Peter Marcum

Peter Marcum

Peter Marcum has a long history of growing businesses related to technology. He started in the tech field by personally coding a Public Housing Software program that he sold in the 1980s. Marcum understands the intersection between private capital, technology, and the ability to run a business. This has happened through mostly good, but a few bad experiences.

Marcum moved to Nashville, Tennessee in 1990 as the owner of Computerland of Nashville, Birmingham, and Huntsville. Computerland specialized in LAN / WAN technology and was sold in 2005. Things had changed from brick & mortar destinations to online.

Pivoting, in 1995, Marcum founded Nashville Computer Liquidators, which bought and resold tech inventory and developed it into a $ 96 M business. He sold a 51% interest in 1998. The remaining 49% was sold in early 2000. He then co-founded a similar business, Essex Technology Group / Bargain Hunt stores and helped build it as a large reseller that now operates 62 retail stores (and growing) in the Southeast. Along the way, Essex became the largest eBay Store. Marcum’s Essex venture culminated in 2015 with the sale to a Boston Private Equity firm T.H. Lee.

In 2003, Marcum had formed and was CEO of WV Fiber, a National Fiber network specializing in wholesale bandwidth sales, with 23 colocation centers in the U.S. and Europe. WV Fiber’s customers included Akamai, along with millions of Charter Cable home users in 5 states. The network was built using equipment from Enron Broadband Network, purchased by Marcum at its bankruptcy proceedings. The AS number is 19151 (for techies wanting to google WV Fiber).

UseNetServer, a subsidiary with 35,000 online customers, was built across a 4 year period and then sold in 2007. UseNet was an early lesson for Marcum in how to operate a large-scale SAAS business online. WV Fiber was sold in 2008 and a small programming business was retained, which evolved into DevDigital. 

 Today, DevDigital is a successful technology firm with over 100 tech staff in the U.S. and overseas performing contract programming for the web or Enterprise clients. DevDigital has become partners in several operating businesses, and the formation of Kernel Equity is Peter Marcum’s next iteration.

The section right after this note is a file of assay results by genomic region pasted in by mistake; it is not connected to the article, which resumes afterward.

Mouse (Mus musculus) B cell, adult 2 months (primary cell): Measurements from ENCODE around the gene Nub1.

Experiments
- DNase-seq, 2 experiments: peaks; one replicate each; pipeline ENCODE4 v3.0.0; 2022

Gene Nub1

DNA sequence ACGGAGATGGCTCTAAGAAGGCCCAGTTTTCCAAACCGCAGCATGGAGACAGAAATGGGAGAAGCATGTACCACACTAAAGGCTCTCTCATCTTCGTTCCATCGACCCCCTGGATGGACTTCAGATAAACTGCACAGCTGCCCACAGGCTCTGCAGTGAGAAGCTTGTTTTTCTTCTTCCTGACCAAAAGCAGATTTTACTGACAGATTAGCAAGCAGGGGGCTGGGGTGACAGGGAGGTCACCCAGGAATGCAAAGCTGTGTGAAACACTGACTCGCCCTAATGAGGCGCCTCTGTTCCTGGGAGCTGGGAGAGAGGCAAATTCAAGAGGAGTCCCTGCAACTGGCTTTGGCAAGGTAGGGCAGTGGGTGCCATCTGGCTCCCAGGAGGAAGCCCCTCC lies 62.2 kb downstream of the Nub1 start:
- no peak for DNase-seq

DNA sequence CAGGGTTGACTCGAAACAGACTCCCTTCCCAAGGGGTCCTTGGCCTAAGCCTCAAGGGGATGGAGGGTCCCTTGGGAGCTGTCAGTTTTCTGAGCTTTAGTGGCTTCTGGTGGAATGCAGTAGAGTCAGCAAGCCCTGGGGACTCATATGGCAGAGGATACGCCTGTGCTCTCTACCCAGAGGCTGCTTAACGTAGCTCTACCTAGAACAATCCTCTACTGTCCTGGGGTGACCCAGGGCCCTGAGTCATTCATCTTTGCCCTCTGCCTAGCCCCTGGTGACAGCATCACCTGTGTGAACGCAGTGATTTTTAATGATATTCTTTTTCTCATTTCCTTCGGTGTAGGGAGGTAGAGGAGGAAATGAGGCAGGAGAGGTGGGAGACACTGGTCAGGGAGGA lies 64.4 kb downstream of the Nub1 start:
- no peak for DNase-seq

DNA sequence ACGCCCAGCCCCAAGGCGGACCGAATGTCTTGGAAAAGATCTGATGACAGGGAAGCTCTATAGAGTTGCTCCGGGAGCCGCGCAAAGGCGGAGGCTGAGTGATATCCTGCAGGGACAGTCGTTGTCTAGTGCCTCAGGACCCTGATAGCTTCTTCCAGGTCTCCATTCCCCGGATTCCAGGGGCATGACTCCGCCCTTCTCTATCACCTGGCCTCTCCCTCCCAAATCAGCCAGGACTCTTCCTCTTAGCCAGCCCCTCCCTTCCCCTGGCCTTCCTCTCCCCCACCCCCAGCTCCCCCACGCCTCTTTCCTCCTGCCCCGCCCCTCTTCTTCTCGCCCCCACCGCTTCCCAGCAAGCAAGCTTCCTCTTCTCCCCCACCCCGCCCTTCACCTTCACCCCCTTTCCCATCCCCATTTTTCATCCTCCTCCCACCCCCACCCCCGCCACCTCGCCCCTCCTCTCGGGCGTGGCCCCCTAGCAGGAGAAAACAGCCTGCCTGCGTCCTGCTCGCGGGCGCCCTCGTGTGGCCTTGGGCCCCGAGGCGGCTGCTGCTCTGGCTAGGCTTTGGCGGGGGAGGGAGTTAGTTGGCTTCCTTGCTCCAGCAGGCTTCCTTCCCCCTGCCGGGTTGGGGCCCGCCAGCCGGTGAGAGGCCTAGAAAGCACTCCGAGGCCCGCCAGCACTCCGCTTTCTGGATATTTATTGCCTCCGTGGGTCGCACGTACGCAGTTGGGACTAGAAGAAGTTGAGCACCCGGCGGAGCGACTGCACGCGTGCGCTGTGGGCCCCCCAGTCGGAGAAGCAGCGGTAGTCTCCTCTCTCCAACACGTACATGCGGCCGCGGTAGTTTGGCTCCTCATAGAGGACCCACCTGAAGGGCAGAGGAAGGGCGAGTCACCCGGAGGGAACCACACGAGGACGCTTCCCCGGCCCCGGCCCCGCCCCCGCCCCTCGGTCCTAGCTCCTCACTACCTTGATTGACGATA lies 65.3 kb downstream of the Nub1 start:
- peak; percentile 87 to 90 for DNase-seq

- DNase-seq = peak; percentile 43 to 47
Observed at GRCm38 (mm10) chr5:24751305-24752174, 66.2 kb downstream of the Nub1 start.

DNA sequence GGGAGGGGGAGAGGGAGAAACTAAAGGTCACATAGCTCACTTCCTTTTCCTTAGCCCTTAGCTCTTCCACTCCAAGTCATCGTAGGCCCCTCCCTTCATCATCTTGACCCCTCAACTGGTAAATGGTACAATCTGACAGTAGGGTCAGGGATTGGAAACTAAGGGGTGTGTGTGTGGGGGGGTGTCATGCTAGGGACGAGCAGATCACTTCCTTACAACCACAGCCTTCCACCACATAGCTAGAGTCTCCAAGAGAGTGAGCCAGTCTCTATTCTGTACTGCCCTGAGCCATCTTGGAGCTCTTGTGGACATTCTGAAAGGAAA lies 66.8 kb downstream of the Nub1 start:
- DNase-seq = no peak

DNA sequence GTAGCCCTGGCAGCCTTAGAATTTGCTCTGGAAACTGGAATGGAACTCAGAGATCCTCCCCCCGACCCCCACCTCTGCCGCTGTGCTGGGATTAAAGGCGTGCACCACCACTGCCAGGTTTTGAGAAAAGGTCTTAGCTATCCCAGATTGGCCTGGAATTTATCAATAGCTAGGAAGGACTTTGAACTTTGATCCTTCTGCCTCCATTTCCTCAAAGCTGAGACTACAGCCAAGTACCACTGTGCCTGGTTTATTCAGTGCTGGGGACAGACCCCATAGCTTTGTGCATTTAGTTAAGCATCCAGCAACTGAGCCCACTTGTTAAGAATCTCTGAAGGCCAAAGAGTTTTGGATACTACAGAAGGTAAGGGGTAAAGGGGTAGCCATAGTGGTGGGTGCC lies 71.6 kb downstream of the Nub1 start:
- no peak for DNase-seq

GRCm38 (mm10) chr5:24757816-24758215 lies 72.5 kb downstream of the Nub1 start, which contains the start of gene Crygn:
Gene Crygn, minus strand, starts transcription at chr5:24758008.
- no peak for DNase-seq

Todd A. McCullough

Todd A. McCullough

Todd and Peter Marcum oversee Kernel Equity. Todd has spent a career helping companies of all sizes grow their businesses in a more systematic and repeatable way. He has created and taught the theories and has applied and refined them with clients over many years. Recently, Todd led the effort at North Highland (a global management consultancy) to build a Growth and Innovation practice globally.

Todd has advised over 100 of the Fortune 500 companies on the topics of growth strategy and innovation. He helped them learn to innovate and grow in a more disciplined way. Todd has worked extensively in Financial Services, Healthcare, Consumer Packaged Goods, Quick Service Restaurants, Retail and many other industries. In each industry he has worked with the major players to figure out how to differentiate themselves with customers, and against their competition.

Todd has also been the ‘consultant to the consultant’ for 5 of the 6 largest management consulting firms in the world. He has coached them on growth strategy, innovation strategy, methods and capabilities.

He led Doblin (now Deloitte’s Innovation Strategy group) for a decade and sold it to Monitor group, where he continued as a senior partner in their innovation strategy practice. Todd’s CPA and MBA give him a solid financial background, which he has complemented with design thinking for innovation. He teaches business students and executives (through Vanderbilt, Notre Dame and others) about design, and he teaches design students (through the Institute of Design in Chicago and soon O’More College of Design in Franklin, TN) about business, with the goal of integrating the disciplines for innovation.

Representative clients include Ford, McDonald’s, EY, Pfizer, HCA, Subway, Boston Scientific, SC Johnson, Coke, Target and GE, as well as many small firms and start-ups. He brings the toolset and theories from all these experiences to each new relationship. With smaller firms, he has a goal to ‘democratize’ innovation methods and theories, to make them available more broadly.